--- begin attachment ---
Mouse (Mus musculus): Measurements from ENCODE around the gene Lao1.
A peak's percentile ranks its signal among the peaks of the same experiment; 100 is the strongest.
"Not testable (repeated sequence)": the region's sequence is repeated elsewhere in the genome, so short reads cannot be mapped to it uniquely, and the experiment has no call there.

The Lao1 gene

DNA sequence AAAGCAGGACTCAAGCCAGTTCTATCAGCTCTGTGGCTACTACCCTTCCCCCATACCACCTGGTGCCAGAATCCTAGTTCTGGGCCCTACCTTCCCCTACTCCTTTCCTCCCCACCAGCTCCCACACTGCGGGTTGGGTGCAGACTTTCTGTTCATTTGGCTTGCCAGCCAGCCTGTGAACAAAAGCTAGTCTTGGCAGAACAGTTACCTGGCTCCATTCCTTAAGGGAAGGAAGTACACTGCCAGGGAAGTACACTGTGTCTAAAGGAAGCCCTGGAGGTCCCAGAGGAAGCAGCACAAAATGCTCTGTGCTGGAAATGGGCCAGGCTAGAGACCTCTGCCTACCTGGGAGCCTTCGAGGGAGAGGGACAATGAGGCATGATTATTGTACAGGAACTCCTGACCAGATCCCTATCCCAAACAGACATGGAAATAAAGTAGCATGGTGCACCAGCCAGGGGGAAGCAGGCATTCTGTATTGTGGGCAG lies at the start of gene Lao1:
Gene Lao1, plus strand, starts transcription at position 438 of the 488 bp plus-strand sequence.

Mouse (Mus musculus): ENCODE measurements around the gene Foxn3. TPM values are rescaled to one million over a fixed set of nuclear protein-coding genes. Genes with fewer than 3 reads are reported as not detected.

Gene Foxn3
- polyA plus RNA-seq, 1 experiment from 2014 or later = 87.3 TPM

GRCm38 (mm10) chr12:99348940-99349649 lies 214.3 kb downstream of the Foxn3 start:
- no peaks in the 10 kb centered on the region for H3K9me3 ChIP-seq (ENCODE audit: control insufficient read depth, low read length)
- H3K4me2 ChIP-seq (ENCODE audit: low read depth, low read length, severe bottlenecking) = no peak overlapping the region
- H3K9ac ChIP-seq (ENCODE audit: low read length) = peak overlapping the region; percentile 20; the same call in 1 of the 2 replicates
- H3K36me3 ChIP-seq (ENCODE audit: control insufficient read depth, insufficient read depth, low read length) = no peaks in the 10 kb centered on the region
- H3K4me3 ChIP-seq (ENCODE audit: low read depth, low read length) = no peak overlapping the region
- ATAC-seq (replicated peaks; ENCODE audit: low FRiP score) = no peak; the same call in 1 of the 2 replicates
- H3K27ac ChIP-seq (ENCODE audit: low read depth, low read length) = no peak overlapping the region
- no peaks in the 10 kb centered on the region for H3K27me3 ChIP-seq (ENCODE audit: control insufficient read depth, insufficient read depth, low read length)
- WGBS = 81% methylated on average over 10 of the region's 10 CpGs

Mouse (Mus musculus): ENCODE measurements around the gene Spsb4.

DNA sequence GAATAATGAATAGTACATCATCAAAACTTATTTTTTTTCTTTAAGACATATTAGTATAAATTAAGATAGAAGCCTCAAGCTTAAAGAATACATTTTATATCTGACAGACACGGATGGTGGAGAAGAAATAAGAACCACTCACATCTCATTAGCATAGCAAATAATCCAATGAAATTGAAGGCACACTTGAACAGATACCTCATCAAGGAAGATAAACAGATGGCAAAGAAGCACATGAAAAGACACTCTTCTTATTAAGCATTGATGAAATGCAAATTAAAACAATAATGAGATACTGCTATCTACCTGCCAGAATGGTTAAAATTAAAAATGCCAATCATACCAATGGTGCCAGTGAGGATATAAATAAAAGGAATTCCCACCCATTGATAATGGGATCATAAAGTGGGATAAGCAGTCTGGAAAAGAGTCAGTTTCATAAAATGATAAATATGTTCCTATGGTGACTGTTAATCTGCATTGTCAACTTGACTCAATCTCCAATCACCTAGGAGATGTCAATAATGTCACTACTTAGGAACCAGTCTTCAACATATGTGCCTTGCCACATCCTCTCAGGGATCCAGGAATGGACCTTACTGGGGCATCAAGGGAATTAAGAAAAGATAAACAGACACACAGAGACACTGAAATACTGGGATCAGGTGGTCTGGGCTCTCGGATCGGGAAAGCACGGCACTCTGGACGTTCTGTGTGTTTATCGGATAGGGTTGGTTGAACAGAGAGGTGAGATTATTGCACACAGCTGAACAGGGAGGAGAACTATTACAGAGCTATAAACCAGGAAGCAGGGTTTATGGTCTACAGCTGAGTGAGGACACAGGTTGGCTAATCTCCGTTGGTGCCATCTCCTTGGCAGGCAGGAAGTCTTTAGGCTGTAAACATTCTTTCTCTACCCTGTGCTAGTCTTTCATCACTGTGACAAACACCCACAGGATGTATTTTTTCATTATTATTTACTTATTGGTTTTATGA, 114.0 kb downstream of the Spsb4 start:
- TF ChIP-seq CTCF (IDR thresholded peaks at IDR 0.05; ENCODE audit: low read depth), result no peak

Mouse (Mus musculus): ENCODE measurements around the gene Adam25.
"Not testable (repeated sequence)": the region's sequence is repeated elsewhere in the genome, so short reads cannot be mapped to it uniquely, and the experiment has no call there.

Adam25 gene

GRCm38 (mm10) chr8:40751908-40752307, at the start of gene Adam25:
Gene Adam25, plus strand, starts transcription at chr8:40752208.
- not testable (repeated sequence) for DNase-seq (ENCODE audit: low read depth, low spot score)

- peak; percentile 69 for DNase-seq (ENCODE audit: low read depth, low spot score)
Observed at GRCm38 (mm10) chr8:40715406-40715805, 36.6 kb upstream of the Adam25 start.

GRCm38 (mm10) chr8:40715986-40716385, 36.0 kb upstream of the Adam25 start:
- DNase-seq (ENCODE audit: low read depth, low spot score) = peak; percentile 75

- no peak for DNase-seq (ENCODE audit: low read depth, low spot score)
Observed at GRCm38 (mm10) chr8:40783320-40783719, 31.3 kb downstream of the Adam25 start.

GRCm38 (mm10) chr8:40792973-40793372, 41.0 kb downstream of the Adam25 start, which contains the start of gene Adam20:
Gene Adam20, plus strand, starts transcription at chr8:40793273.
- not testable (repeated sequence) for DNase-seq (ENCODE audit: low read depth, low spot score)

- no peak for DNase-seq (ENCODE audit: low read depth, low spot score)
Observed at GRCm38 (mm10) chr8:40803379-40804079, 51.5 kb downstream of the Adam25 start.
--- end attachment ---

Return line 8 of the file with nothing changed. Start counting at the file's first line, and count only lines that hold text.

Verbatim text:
Gene Foxn3